4.2.2 Active listening

Actively listening is a specific communication skill which involves giving undivided attention to both verbal and non-verbal cues. It requires intense concentration; the health-care provider should show a deep interest in and respect for patients and should not interrupt them. In health counselling it is very important to listen to patients carefully so that the conversation can be adjusted to their individual needs.

Active listening is more than just hearing someone else’s words; it means paying attention and showing that you have heard and understood what is being said to you. If health-care providers can show that they really are listening, this increases the patient’s trust and confidence in the health-care provider and the patient will feel more comfortable. This will make it easier to form a partnership.

To show that the health-care provider has understood what has been said, it helps to repeat to the patient or summarize what has been said using different words. Paraphrasing or summarizing a patient’s responses or questions may also help to verify information. Some helpful examples of summarizing a conversation are:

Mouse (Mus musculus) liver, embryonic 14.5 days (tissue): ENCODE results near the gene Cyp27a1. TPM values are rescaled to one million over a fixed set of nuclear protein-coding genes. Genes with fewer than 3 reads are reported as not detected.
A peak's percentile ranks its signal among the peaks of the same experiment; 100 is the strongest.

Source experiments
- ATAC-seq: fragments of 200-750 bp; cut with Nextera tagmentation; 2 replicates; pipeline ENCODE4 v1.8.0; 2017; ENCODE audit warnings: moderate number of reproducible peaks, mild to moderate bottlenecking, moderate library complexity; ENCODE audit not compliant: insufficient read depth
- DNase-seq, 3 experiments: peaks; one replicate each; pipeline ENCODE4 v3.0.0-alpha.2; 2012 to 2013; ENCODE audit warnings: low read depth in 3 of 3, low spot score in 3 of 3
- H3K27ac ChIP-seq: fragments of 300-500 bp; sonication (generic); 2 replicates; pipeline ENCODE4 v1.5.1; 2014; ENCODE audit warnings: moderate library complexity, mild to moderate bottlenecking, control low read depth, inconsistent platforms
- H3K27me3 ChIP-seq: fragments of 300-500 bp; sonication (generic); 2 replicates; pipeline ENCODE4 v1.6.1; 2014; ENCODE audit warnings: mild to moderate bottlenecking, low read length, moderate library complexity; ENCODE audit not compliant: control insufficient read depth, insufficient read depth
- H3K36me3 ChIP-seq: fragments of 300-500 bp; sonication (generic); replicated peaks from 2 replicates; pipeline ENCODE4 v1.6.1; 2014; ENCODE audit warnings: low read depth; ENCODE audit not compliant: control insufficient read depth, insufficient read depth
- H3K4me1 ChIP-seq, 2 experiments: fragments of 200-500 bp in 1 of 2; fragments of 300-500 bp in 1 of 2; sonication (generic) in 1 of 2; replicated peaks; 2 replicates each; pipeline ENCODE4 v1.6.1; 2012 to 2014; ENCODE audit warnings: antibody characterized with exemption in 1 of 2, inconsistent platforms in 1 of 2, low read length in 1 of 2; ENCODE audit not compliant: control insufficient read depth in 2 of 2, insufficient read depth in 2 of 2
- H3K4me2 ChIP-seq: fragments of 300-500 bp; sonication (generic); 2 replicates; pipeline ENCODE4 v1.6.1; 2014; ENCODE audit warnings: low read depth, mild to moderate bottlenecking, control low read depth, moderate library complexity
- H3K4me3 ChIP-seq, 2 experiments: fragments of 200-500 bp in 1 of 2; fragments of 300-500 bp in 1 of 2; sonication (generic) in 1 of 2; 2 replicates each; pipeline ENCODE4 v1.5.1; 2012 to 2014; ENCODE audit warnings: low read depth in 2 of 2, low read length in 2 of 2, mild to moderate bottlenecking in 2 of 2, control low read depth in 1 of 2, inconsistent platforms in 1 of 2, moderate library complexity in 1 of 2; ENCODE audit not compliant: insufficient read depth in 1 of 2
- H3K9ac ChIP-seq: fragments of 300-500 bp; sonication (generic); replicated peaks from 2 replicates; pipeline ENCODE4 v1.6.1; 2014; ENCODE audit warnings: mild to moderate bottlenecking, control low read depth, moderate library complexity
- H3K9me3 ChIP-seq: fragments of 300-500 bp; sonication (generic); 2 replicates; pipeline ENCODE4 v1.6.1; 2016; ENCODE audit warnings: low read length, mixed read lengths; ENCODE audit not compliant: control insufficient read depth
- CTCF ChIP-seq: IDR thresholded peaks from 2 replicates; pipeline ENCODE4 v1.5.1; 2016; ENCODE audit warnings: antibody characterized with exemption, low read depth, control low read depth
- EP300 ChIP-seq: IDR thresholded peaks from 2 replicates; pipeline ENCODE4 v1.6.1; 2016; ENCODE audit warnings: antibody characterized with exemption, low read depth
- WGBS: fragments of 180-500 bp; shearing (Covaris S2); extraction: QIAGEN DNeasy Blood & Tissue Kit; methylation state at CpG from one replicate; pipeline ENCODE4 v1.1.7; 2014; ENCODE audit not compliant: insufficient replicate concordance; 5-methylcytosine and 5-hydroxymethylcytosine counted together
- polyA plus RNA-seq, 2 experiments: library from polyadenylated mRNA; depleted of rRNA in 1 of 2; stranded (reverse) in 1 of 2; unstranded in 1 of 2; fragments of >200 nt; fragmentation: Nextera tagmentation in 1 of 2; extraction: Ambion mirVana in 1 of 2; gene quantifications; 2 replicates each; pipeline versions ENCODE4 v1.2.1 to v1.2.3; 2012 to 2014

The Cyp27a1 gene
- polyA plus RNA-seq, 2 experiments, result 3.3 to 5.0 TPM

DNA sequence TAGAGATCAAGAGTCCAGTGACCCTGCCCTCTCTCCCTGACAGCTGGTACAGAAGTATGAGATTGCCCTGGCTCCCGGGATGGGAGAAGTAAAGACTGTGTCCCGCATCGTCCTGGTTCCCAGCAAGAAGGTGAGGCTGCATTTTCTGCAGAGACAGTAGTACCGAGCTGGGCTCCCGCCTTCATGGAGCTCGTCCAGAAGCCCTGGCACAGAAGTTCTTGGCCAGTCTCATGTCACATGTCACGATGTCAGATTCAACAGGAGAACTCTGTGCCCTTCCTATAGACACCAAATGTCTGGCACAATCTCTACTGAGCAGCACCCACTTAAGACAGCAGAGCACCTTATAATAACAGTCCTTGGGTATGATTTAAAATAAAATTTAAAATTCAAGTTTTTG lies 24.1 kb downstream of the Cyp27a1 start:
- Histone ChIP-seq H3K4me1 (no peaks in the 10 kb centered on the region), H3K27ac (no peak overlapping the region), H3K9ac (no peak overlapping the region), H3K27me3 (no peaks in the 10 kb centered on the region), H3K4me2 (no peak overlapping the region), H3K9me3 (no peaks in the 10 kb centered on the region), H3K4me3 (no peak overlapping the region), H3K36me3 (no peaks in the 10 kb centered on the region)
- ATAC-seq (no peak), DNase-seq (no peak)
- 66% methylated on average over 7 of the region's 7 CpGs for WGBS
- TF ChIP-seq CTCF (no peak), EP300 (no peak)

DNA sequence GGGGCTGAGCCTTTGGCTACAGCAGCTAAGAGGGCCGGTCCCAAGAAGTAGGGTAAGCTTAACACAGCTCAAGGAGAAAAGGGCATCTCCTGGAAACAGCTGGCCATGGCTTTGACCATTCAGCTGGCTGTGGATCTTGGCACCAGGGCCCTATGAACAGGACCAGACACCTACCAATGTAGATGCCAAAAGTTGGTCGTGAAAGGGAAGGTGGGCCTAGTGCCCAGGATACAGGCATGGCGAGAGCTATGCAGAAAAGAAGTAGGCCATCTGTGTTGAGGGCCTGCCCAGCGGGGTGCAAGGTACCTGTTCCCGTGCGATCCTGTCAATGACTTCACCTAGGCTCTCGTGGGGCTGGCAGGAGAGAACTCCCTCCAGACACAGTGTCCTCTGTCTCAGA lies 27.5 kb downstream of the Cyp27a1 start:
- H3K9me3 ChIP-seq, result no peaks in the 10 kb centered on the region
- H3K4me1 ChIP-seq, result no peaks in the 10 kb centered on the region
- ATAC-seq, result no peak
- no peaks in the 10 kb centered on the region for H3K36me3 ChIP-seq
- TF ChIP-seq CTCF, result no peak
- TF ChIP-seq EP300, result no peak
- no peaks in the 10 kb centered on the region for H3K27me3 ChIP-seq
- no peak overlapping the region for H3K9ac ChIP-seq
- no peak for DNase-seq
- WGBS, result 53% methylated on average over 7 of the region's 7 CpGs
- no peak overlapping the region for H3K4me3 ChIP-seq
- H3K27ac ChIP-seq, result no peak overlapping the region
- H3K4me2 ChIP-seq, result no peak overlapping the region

“Let me check if I have understood you correctly. You understand what TB is; you also understand about the treatment that has been recommended for you and why this treatment is so important for you. But you are worried about the side-effects of the medicines, especially because you will be taking these medicines for a few months, is that right?”

These skills also show the participation of the health-care provider in the conversation. Another communication skill is called reflection. For example, if a patient is describing his or her concerns, the health-care provider should observe the patient’s emotional reaction and then comment “It looks as if you are very worried about these symptoms.” Acknowledging a patient’s feelings also shows understanding and helps build an effective relationship.

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